The present article takes a quantitative approach to investigating contact-induced change, using typological parameters established for the purposes of cross-linguistic comparison. Specifically, it examines the likelihood that a socio-politically dominant language, Greek (Indo-European), influenced the morphological structure of a socio-politically subordinate indigenous language, Coptic (Afroasiatic). Based on the high prefixing score of Coptic and the much lower prefixing score of Greek, it is concluded that it is highly unlikely that Greek had any significant or direct influence on the strong prefixing preference of Coptic.
Reading Fernandez-Vest and
The present article proposes a non-aprioristic approach to analyzing the domains of information structure and reference systems. The article is inspired by the papers in Information structuring of spoken language from a cross-linguistic perspective (Fernandez-Vest and Van Valin (eds.), 2016), and from my own research on languages for which only spoken data exist. As an outcome of this study it may turn out that ‘information structure’ and ‘reference system’ each constitute a distinct functional domain in some languages. The study addresses some of the most interesting findings in languages discussed in the volume, supplemented by my own findings on a variety of languages.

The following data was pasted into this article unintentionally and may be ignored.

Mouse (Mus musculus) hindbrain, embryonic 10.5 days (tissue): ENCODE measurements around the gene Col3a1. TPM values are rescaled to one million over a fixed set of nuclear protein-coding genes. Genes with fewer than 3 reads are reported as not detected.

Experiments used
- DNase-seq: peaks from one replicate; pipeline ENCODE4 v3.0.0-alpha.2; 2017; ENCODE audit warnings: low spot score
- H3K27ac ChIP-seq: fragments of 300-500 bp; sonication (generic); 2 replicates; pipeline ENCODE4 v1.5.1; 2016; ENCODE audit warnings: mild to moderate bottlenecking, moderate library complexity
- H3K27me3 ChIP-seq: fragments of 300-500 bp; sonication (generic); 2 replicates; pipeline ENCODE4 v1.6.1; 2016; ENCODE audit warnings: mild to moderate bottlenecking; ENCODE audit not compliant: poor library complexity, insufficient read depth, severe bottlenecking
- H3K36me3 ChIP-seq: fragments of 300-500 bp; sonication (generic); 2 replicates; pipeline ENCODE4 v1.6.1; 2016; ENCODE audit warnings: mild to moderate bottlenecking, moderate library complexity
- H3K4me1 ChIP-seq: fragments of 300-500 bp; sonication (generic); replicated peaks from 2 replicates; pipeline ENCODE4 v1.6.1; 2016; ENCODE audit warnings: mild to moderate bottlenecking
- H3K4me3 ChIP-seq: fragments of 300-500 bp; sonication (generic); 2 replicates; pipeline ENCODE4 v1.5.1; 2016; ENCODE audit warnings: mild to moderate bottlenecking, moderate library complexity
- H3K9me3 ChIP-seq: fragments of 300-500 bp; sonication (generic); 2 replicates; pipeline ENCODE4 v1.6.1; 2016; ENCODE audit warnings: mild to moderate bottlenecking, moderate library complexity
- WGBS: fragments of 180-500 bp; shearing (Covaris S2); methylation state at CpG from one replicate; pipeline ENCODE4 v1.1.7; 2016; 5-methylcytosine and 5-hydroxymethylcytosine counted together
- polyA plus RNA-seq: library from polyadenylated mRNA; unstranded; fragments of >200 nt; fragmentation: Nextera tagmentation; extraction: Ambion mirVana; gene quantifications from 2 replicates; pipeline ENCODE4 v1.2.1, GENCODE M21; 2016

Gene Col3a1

The issue of ‘language contact’ has been widely explored from the perspectives of empirical description and theoretical development, as well as from sociolinguistic, societal and cognitive angles. I would like to broach the subject from a different view, to deepen reflections of an epistemological and methodological order, building on my “distanced” (but empirically grounded) examination of language contact and semiotic dynamics (Nicolaï, 2011, 2017a, 2017b). Several notions will be further explored and specified here, such as: givens, constructs, historicity and WE . The goal is to structure research trajectories by highlighting both the relative relativity of our epistemic understanding and the extent of our subjectivity in context. On this basis, positions can be taken, most notably on the possible circularity of the hypotheses we posit. General learnings can be gleaned from these elements for grasping language contact, the dynamics driving their transformation, as well as general processes for ascribing meaning and developing significance, which in the end converge with current hermeneutic approaches and enactive views.